Not So Easy
This past Sunday I asked for a show of hands during the sermon of people who had seen 13TH by filmmaker Ava DuVernay (Selma, A Wrinkle in Time). From my rough count I saw possibly a dozen hands go up, maybe less. I realize this is not the best way to conduct surveys, but it makes this week’s message to you an easy one to deliver. But it will not be easy to receive. Please watch the movie, but my suggestion is not to watch it alone.
When I first saw 13TH it was in a large group at a Unitarian Universalist Church. People began to watch it, but not long after they were yelling out at the screen in anger and frustration. Others were getting up and walking out for moments of it. The story of the Thirteenth Amendment and its deep and dividing impact has never been told more succinctly and poignantly than in DuVernay’s film. In a sense, 13TH is a next chapter in the work Michelle Alexander began almost a decade ago in her book, Ending the New Jim Crow. I encourage people to view this movie in groups or with a companion so that you can more fully process the upset you might feel during or afterward.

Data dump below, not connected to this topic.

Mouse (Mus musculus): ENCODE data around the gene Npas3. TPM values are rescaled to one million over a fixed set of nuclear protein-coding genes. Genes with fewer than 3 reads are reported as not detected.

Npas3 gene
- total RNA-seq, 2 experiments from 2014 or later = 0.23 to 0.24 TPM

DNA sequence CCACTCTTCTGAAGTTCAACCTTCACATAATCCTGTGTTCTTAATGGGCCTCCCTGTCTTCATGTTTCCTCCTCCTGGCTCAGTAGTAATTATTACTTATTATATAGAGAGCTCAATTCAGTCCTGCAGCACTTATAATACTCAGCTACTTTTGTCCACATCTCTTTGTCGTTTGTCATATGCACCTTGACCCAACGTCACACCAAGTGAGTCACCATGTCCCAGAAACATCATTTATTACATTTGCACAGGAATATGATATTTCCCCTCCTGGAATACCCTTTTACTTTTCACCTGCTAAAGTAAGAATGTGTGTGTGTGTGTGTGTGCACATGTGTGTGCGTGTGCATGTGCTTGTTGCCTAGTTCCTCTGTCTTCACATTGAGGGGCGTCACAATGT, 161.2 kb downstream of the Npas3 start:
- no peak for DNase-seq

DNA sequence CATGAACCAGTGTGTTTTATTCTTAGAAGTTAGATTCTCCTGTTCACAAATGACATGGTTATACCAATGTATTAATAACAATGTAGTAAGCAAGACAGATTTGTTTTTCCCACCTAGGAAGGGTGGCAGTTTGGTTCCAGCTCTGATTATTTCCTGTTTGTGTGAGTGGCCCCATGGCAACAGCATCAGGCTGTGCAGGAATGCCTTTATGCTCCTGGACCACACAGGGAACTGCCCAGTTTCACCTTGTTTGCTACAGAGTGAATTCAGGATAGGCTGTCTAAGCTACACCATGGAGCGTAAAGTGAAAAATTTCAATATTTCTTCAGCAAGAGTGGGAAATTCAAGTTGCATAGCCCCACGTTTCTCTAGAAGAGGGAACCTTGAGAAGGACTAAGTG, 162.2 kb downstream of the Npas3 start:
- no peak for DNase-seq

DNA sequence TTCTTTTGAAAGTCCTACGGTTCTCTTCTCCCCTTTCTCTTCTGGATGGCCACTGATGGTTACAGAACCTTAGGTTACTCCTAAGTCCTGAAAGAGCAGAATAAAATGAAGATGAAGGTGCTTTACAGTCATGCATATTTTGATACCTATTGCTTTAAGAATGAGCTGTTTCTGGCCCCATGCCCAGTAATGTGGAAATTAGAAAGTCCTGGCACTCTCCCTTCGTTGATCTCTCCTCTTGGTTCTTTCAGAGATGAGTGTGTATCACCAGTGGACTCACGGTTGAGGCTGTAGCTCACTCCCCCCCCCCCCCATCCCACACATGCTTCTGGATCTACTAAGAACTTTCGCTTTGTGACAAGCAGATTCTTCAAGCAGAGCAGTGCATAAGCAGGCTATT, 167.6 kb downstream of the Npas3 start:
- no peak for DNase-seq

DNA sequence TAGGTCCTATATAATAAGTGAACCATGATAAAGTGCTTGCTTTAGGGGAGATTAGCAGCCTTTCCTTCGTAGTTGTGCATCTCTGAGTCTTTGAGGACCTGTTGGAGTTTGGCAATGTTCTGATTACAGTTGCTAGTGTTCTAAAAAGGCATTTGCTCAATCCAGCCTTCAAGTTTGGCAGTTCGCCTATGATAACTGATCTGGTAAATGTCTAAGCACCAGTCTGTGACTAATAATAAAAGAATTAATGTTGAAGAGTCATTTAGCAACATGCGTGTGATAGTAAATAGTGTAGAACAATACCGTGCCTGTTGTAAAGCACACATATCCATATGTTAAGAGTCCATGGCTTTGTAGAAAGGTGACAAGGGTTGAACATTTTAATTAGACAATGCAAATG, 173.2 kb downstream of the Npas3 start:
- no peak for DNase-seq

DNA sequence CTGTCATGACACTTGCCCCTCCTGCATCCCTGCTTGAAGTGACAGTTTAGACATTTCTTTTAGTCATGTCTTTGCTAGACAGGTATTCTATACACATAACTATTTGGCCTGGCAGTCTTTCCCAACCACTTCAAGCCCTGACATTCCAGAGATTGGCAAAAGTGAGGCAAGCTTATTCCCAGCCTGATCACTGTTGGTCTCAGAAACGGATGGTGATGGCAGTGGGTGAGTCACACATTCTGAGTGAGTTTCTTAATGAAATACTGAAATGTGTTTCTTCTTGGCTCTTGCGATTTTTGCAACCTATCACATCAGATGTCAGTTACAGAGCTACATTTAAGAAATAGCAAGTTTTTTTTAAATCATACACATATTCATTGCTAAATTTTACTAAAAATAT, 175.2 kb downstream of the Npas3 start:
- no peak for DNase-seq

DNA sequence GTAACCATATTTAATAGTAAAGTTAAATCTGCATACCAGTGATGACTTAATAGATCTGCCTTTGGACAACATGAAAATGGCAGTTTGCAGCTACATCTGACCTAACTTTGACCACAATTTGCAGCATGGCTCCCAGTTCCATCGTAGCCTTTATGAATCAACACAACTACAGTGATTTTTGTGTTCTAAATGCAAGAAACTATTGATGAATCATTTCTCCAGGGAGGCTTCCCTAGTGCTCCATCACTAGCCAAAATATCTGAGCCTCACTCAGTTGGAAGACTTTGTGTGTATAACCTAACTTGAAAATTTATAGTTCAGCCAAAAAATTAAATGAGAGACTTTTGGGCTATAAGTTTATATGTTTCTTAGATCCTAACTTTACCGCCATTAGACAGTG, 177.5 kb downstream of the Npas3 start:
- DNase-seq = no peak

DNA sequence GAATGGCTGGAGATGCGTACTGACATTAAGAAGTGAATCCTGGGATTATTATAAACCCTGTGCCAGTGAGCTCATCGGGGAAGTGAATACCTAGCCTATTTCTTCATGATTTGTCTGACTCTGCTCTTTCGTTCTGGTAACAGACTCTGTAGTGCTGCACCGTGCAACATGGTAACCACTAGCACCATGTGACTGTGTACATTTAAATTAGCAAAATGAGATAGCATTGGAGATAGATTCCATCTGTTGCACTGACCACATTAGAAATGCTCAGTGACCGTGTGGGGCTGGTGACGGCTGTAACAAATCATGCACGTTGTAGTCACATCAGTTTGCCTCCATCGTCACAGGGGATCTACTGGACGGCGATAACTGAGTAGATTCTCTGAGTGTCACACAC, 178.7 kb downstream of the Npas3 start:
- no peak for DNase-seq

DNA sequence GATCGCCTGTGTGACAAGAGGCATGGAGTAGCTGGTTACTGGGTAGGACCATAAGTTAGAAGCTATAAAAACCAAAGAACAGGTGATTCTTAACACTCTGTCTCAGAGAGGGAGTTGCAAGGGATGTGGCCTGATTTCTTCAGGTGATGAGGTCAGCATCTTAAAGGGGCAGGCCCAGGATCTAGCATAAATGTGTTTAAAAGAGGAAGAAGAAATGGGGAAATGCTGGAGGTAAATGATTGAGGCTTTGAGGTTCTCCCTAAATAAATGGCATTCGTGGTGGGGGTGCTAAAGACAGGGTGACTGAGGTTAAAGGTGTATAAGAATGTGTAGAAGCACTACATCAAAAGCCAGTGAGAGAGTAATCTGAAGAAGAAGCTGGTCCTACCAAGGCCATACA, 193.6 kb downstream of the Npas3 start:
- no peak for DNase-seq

The reason I am asking you to watch this is not to upset you unnecessarily. The reason is that this church and many of its members are involved in different ways with addressing systemic injustices in the structures meant to administer justice in our country. In watching this movie, I pray you will gain an appreciation for the very deep and very real problem presented in the film. But I hope even more that you might appreciate the incredibly hard, spirit draining work many in our congregation are undertaking almost daily to address these institutional wrongs.
And who knows, maybe after seeing this movie you’ll want to join them in their work.
And may it ever be so,
Rev. T. J.
I know that Netflix shows the movie. There may be other ways of viewing it. Here is a link to the preview on Netflix: